Development of an influenza vaccine that can provide broad durable protection at a low antigen dose is the cornerstone of any pandemic preparedness plan. However, the prepandemic vaccine strategy is only as good as our ability to predict the pandemic virus strain, as amply demonstrated by the onset of the current H1N1 pandemic in the midst of our preparation for a probable H5N1 pandemic. While the egg-based influenza vaccine manufacturing strategy has been the backbone of seasonal influenza vaccine production for decades, it might no longer support the massive global requirements for a pandemic vaccine. Although egg-based vaccine production in the ongoing H1N1 pandemic was initiated soon after the identification of the pandemic strain, issues such as low virus yield resulted in a delay in timely availability of enough vaccine doses. The inability of an egg-based strategy to quickly produce massive doses of necessary vaccines in a timely manner clearly emphasises the need to explore alternative, egg-independent vaccine strategies, not only to complement the existing capacity but also to ensure rapid scalability.

Several technologies for alternatives or supplements to the current egg-based approach are being explored (Table 1). Cell-derived seasonal/pandemic vaccines have looked promising in clinical trials and have been licensed in Europe; they are likely to be licensed in the near future elsewhere. VLP-based influenza vaccines are rapidly catching up as a result of their safety and immunogenicity. Vaccines based on viral vectors and DNA vaccine technologies have also gained momentum in recent years, thus adding to the growing list of egg-independent strategies for pandemic influenza vaccines. However, the lack of official calibrated reagents and assays for the evolving egg-independent technologies is a major impediment for regulatory approval. Further simplifying regulatory processes for fast-track approval of vaccines (in prepandemic and pandemic scenarios) by regulatory agencies will improve the effectiveness of a pandemic preparedness plan.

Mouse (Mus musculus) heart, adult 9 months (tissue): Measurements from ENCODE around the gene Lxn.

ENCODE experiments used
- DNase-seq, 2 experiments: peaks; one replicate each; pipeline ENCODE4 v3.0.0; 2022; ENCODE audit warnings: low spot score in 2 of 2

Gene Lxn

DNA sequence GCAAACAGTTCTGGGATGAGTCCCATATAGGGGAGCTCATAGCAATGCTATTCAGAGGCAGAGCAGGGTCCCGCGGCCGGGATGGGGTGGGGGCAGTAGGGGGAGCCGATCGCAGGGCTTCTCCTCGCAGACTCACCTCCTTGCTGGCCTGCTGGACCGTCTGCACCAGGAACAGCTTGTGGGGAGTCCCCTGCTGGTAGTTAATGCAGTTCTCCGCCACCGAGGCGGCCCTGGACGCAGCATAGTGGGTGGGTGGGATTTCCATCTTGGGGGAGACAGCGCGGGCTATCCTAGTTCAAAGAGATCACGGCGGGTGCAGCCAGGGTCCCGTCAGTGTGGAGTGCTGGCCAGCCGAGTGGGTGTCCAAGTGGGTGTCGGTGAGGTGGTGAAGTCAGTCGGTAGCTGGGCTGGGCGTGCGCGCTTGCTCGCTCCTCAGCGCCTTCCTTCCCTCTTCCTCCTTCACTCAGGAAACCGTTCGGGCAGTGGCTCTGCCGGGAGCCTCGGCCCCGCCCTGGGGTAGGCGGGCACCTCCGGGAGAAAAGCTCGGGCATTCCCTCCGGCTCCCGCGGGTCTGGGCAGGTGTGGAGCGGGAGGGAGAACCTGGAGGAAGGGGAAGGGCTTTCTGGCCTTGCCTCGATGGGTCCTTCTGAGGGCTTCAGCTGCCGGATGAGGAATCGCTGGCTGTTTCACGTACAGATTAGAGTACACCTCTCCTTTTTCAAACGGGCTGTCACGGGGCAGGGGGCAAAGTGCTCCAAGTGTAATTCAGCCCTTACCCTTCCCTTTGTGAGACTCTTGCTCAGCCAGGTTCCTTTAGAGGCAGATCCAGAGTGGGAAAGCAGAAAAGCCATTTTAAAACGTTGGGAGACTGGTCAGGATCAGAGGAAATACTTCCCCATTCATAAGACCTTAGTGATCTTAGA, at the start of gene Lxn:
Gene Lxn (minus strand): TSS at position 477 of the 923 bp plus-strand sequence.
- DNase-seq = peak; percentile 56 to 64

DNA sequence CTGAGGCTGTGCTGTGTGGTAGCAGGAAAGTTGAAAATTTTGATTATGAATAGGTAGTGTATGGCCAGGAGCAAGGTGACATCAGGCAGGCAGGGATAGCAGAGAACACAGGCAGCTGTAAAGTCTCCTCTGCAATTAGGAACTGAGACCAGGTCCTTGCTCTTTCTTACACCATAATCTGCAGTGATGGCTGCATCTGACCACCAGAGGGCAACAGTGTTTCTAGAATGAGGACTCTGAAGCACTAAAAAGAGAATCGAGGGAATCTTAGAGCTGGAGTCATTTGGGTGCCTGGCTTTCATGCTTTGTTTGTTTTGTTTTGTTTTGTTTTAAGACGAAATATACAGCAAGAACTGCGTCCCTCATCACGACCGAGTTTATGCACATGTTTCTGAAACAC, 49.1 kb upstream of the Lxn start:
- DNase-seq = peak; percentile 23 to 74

Antivirals offer a therapeutic intervention strategy for the first phase of an influenza pandemic. Novel antiviral molecules with reduced risk for drug-resistance need to be identified and evaluated since currently available antivirals are rapidly losing their reliability. Recently generated mAbs directed towards conserved haemagglutinin epitopes could potentially provide a rapid and broad protection, but they require further clinical evaluation. In addition to vaccines and antivirals, however, a comprehensive pandemic preparedness plan should also include nonpharmaceutical intervention strategies that will limit the spread of the pandemic virus. Controlling the spread of the virus assumes even greater significance in the modern global interlinked environment. Development of diverse vaccine and antiviral strategies will offer flexibility in planning plausible intervention strategies for people in varied geographical and economical settings. The ongoing H1N1 pandemic may have shifted our focus from H5N1, but the threat of an H5N1 influenza pandemic still remains significant.


This work was supported by Public Health Service grant AI059374 from the National Institute of Allergy and Infectious Diseases. We are grateful to Drs S. Sambhara and J. Katz, Influenza Division, US Centers for Disease Control and Prevention, for critical reading of this manuscript, and J. Kovach for her excellent secretarial assistance. We also appreciate the suggestions given by the peer reviewers.